Alpinestars is a company that specialises in all things motorcycle protective clothing. The Italian manufacturer produces a large range of both on-road and off-road boots, with performance and protection in mind. It manufactures protective gear for the Moto GP and Motocross, as well as for NASCAR and Formula 1, giving credibility to the brand. Motocross boots can be had from about the $200 mark, while basic road-going boots can be found from about $150. The dearest models cost up to and over $600! Alpinestars was rated four stars overall, but achieved top marks for protection and functionality.
Fox is a dirt specialist, based out of California. While it does not make any road-going boots, its dirt-oriented boots are centred on protection and comfort/fit. While you likely won’t be able to fit in with a trendy downtown bar with these boots, on the trail they reign supreme. Fox boots often sport bright colourways, as well as claiming maximum protection. Upper models feature hinge lockout systems – said to stop motion before leg hyperextension. Buckles are also heavily featured, which make for getting in and out of the boot a lot easier. Fox boots start at around $270, but prices can quickly climb up to around the $700 mark. Fox was rated four stars overall and four stars for protection, durability, functionality and style.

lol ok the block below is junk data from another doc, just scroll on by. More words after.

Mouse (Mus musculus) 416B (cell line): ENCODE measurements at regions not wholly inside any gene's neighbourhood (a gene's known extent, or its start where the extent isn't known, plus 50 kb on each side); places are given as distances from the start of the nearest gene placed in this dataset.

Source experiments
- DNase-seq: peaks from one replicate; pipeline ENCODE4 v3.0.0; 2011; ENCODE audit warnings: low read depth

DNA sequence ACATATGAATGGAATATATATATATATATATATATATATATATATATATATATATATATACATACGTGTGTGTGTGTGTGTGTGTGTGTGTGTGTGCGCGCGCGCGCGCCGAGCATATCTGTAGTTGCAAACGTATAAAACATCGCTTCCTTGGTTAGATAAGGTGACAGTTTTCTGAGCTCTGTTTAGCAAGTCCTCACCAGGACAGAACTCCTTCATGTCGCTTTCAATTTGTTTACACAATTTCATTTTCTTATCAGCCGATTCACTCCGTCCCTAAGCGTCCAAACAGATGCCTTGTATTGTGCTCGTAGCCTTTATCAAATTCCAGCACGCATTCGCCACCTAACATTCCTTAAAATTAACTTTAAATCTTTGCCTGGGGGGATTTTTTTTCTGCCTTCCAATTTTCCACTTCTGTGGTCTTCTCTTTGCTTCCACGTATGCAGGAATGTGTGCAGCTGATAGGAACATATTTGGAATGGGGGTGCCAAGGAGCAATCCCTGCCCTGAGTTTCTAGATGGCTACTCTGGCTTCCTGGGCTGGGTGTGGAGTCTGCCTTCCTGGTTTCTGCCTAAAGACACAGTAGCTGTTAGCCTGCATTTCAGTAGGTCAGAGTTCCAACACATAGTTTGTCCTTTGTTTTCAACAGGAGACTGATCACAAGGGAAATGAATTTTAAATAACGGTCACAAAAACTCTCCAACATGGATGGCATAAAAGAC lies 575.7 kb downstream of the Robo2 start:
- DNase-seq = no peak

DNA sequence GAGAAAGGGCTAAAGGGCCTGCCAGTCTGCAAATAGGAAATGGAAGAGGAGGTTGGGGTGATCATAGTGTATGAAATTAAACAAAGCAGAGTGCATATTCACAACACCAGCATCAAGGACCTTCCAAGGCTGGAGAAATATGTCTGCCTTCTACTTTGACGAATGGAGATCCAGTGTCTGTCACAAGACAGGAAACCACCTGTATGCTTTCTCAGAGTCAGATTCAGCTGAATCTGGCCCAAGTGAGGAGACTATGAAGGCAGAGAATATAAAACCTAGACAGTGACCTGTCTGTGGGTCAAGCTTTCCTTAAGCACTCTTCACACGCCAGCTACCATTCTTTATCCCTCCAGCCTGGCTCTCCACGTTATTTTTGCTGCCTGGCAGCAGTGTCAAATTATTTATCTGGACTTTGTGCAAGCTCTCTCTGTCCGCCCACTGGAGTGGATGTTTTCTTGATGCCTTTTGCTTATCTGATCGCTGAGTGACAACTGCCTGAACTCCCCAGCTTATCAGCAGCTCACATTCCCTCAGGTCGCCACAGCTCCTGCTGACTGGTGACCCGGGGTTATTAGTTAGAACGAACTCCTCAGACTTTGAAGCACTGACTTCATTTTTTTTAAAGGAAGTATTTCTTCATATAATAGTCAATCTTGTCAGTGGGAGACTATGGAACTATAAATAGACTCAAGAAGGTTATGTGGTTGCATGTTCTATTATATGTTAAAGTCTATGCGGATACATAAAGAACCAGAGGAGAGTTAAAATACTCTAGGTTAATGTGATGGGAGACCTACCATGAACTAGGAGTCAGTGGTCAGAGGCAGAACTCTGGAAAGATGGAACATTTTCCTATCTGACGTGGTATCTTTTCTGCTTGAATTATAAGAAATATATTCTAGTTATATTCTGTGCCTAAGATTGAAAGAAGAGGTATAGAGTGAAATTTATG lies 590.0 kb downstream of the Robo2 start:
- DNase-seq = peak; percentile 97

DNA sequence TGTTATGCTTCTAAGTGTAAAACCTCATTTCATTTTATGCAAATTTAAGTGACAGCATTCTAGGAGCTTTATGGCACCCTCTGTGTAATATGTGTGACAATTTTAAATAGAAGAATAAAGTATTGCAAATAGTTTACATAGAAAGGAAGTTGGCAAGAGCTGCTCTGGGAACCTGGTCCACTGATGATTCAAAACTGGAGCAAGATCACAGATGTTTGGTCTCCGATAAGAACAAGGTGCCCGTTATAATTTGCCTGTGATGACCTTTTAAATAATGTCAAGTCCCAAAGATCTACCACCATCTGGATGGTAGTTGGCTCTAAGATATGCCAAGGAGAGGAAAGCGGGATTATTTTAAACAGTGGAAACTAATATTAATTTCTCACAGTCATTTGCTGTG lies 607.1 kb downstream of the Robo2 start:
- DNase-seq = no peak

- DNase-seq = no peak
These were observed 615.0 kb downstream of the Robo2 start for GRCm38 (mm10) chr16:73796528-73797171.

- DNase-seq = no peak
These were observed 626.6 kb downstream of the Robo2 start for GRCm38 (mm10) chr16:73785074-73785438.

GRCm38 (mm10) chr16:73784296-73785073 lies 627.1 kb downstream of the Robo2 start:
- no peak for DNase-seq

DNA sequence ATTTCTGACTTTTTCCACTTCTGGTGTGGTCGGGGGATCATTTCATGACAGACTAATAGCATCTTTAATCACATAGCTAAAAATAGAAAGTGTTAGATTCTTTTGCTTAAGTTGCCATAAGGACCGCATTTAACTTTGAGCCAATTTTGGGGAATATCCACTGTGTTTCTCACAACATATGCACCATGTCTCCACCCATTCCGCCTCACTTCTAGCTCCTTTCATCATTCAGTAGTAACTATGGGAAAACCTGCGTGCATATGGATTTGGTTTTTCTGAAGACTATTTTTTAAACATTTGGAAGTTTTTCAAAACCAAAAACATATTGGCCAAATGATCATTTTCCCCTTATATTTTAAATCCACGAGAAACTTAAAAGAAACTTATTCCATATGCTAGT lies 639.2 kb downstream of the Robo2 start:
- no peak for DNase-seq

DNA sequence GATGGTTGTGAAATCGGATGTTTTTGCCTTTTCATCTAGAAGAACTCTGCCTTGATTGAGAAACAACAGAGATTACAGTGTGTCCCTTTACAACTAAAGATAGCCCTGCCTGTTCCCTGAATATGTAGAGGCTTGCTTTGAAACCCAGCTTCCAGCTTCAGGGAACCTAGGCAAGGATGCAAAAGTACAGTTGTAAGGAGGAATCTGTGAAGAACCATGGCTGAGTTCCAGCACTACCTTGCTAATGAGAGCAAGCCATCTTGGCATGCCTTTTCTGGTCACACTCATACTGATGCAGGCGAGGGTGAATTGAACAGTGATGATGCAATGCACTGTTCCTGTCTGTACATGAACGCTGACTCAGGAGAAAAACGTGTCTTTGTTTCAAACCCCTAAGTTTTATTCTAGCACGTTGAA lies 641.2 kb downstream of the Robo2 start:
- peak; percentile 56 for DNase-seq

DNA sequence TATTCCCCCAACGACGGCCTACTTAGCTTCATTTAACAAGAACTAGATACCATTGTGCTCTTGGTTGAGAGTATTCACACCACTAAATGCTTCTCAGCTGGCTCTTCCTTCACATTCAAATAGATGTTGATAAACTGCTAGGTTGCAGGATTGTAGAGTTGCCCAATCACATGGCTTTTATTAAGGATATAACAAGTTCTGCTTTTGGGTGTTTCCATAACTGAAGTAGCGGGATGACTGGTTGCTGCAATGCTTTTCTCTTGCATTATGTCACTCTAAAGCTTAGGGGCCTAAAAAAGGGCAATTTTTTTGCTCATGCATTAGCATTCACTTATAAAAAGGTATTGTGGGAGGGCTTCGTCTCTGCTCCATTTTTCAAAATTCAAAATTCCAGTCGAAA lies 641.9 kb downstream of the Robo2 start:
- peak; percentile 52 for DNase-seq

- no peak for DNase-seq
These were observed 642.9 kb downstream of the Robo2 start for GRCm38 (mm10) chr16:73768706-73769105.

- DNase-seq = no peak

BMW is yet another brand you might not expect to make motorcycle boots, but it does. BMW makes all kinds of cuts of boots, from ankle biters up to full-length boots. Some are classically styled so you can feel more like James Dean than Valentino Rossi. Most of the range is designed with touring in mind. Many also fit in at a family barbeque as well as out on the open road, with ‘sneaker’ type boots available. More premium models feature up to and over 3mm of cowhide leather. BMW boots can be found for around $200, while premium ‘Pro’ models can cost near $500. BMW was rated three stars for overall satisfaction, and in every other research category.
Canstar Blue commissioned I-view to survey 800 Australian motorcycle riders across a range of categories to measure and track customer satisfaction. The outcomes reported are the results from customers within the survey group who have purchased and used motorcycle boots in the last 3 years – in this case, 318 people.
Brands must have received at least 30 responses to be included. Results are comparative and it should be noted that brands receiving three stars have still achieved a satisfaction measure of at least six out of 10. Not all brands available in the market have been compared in this survey. The ratings table is first sorted by star ratings and then alphabetically. A rated brand may receive a ‘N/A’ (Not Applicable) rating if it does not receive the minimum number of responses for that criteria.